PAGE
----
The Role of Leadership in Dangerous Work

A Job That Should Not Be? The Ethics of Exploitations and Workplace Safety

Back in October 2020, Dr. David Dick kicked off the first session of the Ethical Leadership in Business Speaker Series by discussing Business Ethics and the Separation Thesis. On November 20, 2020, he moderated the second session that featured Dr. Robert Hughes, Assistant Professor at the Wharton School of Business, who is known for his expertise in moral and legal philosophy. Dr. Hughes’ discussion for the afternoon, which was attended by 30 enthusiastic Master of Management students, focused on the ethics of exploitation and workplace safety in the context of the pandemic.

The event began with opening remarks from Dr. Dick, who then introduced Dr. Hughes as the speaker for the day. Dr. Hughes jumped right into his topics by talking about what have historically been the most dangerous workplaces in the world, ranging from mines to grocery stores. He highlighted skilled transport as one of the most dangerous occupations in Canada and logging as one of the most dangerous jobs in the United States.

He then shifted his focus to the pandemic and noted that Emergency Medical Services (EMS) are now at the forefront of the most dangerous jobs. He discussed two principles: “It is ethical to hire people for physically dangerous work only if the work has social value that goes beyond the satisfaction of consumer preferences” and “Employers cannot justify omitting expensive safety measures by paying employees more, even if the employees prefer higher pay to greater safety.”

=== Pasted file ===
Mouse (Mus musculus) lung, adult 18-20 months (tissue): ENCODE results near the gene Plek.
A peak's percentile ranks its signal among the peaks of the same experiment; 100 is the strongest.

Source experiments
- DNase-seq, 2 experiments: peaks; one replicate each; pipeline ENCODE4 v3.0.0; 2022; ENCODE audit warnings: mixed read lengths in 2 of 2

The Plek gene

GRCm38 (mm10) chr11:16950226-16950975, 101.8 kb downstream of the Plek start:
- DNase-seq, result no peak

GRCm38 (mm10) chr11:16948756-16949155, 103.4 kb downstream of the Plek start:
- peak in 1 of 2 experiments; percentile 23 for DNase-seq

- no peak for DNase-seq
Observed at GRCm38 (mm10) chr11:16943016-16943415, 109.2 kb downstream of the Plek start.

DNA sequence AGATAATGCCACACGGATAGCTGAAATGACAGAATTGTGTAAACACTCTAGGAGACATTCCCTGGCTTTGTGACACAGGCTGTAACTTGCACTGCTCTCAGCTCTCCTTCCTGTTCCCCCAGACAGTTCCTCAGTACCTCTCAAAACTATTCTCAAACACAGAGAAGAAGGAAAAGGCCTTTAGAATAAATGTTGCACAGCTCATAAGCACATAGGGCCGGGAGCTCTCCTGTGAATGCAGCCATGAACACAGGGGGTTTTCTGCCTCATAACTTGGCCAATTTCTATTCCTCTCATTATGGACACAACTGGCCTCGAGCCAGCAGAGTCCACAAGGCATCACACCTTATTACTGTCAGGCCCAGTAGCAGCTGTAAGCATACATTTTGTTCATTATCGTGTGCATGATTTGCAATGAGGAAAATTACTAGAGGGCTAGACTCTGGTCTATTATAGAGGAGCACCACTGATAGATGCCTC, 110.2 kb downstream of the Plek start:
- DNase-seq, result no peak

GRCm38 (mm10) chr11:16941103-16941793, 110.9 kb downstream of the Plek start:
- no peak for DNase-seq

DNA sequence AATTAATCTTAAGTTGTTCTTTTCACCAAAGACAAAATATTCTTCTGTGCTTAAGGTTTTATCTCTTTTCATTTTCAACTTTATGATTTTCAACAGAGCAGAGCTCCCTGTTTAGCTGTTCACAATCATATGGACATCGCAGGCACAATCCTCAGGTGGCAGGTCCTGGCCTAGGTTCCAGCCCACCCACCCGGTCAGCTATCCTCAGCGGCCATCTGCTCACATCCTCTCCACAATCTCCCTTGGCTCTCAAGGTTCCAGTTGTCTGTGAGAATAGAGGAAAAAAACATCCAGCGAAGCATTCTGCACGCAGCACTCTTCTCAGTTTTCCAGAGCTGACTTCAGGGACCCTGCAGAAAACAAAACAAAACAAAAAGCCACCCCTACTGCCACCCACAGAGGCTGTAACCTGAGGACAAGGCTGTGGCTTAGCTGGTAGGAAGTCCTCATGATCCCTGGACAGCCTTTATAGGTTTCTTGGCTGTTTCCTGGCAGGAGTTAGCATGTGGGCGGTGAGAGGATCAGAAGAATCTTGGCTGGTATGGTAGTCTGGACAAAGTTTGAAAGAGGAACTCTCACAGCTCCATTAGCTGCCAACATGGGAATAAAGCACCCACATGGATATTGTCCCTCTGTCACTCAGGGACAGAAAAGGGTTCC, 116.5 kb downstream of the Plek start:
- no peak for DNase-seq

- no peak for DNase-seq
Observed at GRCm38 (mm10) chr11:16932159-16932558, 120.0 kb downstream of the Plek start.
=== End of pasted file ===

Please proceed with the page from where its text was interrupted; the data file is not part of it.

While discussing the differences between foreseen and intended risks, Dr. Hughes brought forth the ‘doctrine of double effect’ by emphasizing the Kantian principle that it is wrong to treat other people’s humanity as a means to an end. This allowed Dr. Hughes to argue that it would be wrong for both employers to offer and employees to accept higher wages in exchange for lower safety measures, since this intentionally treats risks to human lives as a means to greater pay, violating that Kantian principle.

As Dr. Hughes reached the conclusion of his topic and was imparting some final thoughts and ideas, a student asked “What if a person enjoys climbing and is inherently good at it? The wage might inspire one specific climb, but not the overall behaviour.” This question was related to his discussion on the topic of payment, risk and intent. His response to the question called to the attention, the importance of motive and that it might be acceptable if it is not the risk that the person pursues. The doctrine of double effect permits risks that are merely foreseen and not intended. The event came to an end with some valuable lessons from Dr. Hughes regarding the safety measures that are ethically necessary.

Alex Mckenzie a Master of Management student at the Haskayne School of Business had the following to say about his experience:

”I thought that Dr. Hughes did a phenomenal job in fostering a conversation around ethical business leadership. His talk really focused on applying these ethical practices to real-world scenarios, and it got me thinking about how I could apply these principles to my own instances of leadership. The Ethical Leadership in Business Speaker Series provides immense value to me, and really highlights the importance of ethical considerations being top of mind as I transition into future management roles.”

The Canadian Centre for Advanced Leadership in Business will be hosting following sessions of the Ethical Leadership in Business Speaker Series in Winter 2021.